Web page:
These two contrasting but, in the short term, effective approaches have covered most of our adult lifetimes. They were characterised by two different political ideologies though ­neither was rigid – pre-Thatcher Tories embraced Regional Policy and Labour governments of which I was a member were very glad of large-scale inward investment, as long as it lasted. Anything under 300 jobs scarcely merited a press release; now they do laps of honour for 30.

My question, prompted by this week’s ­unemployment figures is whether there is now any “big idea” for the Scottish economy, comparable in scale to these two examples. It is difficult to discern one. I suppose our Nationalist friends would say that independence is their silver bullet but that is a political aspiration rather than an economic strategy. The two should not be confused.

Occasional attempts to define a new “big idea” have owed more to publicity than reality. Most notably, Alex Salmond predicted that renewable energy would herald “a second industrial revolution”. Due to the complete failure to exercise leverage over the energy companies, we provided instead an exporting opportunity for Denmark and Germany, with precious few Scottish jobs resulting.

Pronouncements on the Scottish Government’s economic strategy seem remarkably threadbare. I don’t claim there is any easy answer but there is certainly a need for creative thinking. If we can stop talking about the constitution long enough, we might focus on the question of what new jobs Scotland is capable of creating, because we are going to need them in the years ahead.

I found a speech by finance secretary John Swinney in which he envisaged a successful Scottish economy built on “our own resources, enterprise and skills”. That’s fine – if indigenous entrepreneurship is to be the big idea for the next decade, then I am right behind it. But it needs to be pulled together into something more deliverable than a series of warm words.

There are plenty random initiatives. For example, a recent announcement by our universities that they will foster student enterprise under the name “Making It Happen” sounds commendable. However, it scarcely matches the deeply serious challenge of turning far more of the high-level research within Scotland’s universities into commercial, Scottish-based businesses for the future.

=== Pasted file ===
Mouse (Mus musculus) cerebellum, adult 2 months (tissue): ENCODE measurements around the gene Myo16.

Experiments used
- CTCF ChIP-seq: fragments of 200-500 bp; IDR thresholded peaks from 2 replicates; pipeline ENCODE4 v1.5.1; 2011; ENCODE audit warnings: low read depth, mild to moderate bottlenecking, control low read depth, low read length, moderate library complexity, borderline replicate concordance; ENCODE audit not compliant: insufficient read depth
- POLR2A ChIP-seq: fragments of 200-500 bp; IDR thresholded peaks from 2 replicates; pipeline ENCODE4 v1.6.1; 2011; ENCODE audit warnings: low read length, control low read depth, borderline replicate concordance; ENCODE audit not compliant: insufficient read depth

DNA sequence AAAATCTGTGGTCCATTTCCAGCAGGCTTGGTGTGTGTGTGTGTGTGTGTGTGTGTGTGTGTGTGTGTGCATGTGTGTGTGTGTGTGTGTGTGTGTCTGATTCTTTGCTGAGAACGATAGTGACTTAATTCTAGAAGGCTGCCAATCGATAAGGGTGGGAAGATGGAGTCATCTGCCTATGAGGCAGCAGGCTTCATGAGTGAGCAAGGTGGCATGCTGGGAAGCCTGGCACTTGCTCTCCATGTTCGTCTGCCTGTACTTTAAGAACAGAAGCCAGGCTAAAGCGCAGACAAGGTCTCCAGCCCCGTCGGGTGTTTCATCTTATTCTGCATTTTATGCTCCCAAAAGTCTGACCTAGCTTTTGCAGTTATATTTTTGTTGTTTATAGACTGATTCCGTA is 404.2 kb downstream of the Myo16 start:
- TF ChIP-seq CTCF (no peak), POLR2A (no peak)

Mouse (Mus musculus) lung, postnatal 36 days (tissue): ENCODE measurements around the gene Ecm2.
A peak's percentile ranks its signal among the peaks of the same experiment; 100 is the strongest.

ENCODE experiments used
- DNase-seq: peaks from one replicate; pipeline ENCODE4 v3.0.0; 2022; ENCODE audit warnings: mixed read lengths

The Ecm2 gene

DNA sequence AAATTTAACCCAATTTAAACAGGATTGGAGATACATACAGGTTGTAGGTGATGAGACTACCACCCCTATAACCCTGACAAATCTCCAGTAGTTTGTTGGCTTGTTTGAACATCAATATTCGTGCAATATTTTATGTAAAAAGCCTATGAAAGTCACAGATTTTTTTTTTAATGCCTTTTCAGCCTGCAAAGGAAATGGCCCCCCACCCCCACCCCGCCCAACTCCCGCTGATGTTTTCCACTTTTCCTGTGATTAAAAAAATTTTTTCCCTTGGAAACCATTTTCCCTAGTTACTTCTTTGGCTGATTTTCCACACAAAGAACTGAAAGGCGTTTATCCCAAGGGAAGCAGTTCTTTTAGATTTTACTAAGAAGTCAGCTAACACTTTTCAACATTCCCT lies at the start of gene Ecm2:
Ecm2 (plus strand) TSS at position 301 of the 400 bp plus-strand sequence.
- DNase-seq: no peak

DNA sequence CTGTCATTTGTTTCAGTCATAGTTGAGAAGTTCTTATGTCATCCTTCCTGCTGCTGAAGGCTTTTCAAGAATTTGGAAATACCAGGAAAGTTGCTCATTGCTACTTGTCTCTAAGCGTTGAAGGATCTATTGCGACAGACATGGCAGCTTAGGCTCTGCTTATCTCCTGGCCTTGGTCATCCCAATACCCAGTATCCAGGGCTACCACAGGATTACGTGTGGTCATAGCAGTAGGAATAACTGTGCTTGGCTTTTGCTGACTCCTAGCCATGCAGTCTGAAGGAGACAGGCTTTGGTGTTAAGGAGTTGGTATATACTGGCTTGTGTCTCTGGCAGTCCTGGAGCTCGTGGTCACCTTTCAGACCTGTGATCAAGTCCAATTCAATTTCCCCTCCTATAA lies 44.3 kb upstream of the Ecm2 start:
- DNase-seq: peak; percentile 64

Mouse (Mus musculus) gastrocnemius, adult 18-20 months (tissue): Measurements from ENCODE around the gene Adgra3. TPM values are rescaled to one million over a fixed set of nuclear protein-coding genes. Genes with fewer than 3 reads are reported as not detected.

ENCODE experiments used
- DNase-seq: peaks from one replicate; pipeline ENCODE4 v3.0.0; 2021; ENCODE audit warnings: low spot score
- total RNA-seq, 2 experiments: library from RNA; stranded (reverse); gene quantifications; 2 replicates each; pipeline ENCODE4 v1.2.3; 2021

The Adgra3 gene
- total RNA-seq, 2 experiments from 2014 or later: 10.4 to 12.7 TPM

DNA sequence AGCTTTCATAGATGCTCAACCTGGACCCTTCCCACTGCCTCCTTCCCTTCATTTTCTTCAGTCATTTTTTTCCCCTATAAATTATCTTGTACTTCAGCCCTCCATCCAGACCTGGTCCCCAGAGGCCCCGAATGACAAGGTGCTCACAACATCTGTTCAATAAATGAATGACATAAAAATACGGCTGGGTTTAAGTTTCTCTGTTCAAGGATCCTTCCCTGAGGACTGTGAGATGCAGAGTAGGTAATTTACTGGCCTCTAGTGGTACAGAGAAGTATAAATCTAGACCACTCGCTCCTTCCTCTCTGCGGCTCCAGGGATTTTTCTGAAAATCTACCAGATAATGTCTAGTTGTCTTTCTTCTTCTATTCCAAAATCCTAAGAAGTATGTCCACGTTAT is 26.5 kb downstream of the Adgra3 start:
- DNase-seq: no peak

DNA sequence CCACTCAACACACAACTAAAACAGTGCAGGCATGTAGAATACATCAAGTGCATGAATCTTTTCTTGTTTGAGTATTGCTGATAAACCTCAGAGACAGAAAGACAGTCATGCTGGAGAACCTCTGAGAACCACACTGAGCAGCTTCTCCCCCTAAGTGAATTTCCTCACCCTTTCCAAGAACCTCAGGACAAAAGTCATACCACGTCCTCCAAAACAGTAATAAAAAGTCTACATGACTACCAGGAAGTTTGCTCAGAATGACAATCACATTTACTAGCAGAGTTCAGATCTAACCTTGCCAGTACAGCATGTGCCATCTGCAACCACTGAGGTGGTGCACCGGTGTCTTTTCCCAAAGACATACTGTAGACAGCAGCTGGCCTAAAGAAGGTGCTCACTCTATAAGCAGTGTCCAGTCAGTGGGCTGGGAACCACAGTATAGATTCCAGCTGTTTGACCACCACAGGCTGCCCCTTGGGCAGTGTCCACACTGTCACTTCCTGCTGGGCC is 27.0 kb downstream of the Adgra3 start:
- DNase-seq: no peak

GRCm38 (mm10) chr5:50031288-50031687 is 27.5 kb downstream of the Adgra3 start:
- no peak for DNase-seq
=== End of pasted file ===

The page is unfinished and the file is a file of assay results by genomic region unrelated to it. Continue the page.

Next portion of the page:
On another front, the recent announcement that local authorities will be allowed to reduce business rates is a nod in the direction of conceding that Edinburgh does not necessarily know best about everything. But it should be only the start of a process which gives local authorities a leading role in fostering enterprise within their own areas.

Or what about the banks? Could the power of government not be used to persuade Scotland’s tarnished financial institutions of their responsibility to become partners in support of a Scottish business and innovation strategy? It is the regional banking system which has driven the German economy. Could none of that be replicated here?

Scotland urgently needs an ambitious and coherent strategy for business growth and job creation, with all the key potential players signed up to it. At present, we rely too much on piecemeal successes, inflated rhetoric and setting up task forces after the horse has bolted.

None of that adds up to a big idea – but by all means, let’s look for one right here on our own doorstep.